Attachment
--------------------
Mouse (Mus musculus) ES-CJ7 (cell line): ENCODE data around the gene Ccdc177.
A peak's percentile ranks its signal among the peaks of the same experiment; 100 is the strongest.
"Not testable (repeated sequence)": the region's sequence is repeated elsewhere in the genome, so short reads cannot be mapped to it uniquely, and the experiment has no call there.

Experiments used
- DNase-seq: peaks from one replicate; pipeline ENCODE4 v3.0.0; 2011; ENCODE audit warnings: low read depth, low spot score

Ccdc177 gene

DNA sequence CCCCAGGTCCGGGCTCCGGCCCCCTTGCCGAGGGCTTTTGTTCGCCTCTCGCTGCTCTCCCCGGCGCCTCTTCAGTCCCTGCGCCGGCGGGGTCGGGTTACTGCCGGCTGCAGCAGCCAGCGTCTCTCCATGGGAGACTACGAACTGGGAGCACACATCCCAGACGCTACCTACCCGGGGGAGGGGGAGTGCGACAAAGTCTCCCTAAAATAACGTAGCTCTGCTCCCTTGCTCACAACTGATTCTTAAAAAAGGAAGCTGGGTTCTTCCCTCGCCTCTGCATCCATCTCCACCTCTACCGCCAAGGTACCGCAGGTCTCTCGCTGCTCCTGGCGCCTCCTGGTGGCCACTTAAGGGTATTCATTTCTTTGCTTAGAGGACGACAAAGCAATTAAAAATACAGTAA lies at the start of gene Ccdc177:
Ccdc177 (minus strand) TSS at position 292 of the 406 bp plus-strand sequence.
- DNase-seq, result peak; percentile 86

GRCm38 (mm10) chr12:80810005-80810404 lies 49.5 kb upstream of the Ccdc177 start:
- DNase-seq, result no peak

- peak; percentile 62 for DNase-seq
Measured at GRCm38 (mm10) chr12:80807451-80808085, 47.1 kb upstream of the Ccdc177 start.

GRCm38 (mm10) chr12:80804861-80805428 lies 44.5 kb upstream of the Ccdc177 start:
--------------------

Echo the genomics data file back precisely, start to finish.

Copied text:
Mouse (Mus musculus) ES-CJ7 (cell line): ENCODE data around the gene Ccdc177.
A peak's percentile ranks its signal among the peaks of the same experiment; 100 is the strongest.
"Not testable (repeated sequence)": the region's sequence is repeated elsewhere in the genome, so short reads cannot be mapped to it uniquely, and the experiment has no call there.

Experiments used
- DNase-seq: peaks from one replicate; pipeline ENCODE4 v3.0.0; 2011; ENCODE audit warnings: low read depth, low spot score

Ccdc177 gene

DNA sequence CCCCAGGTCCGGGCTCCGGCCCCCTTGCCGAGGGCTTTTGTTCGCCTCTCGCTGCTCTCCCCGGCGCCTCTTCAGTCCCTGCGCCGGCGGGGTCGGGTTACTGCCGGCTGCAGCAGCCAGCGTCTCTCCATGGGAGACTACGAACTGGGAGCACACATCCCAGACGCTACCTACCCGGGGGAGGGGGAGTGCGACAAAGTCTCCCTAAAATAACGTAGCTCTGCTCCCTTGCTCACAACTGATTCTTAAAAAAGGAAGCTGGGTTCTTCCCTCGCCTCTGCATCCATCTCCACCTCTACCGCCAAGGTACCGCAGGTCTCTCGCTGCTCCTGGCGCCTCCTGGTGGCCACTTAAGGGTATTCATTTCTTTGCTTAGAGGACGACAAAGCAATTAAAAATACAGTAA lies at the start of gene Ccdc177:
Ccdc177 (minus strand) TSS at position 292 of the 406 bp plus-strand sequence.
- DNase-seq, result peak; percentile 86

GRCm38 (mm10) chr12:80810005-80810404 lies 49.5 kb upstream of the Ccdc177 start:
- DNase-seq, result no peak

- peak; percentile 62 for DNase-seq
Measured at GRCm38 (mm10) chr12:80807451-80808085, 47.1 kb upstream of the Ccdc177 start.

GRCm38 (mm10) chr12:80804861-80805428 lies 44.5 kb upstream of the Ccdc177 start: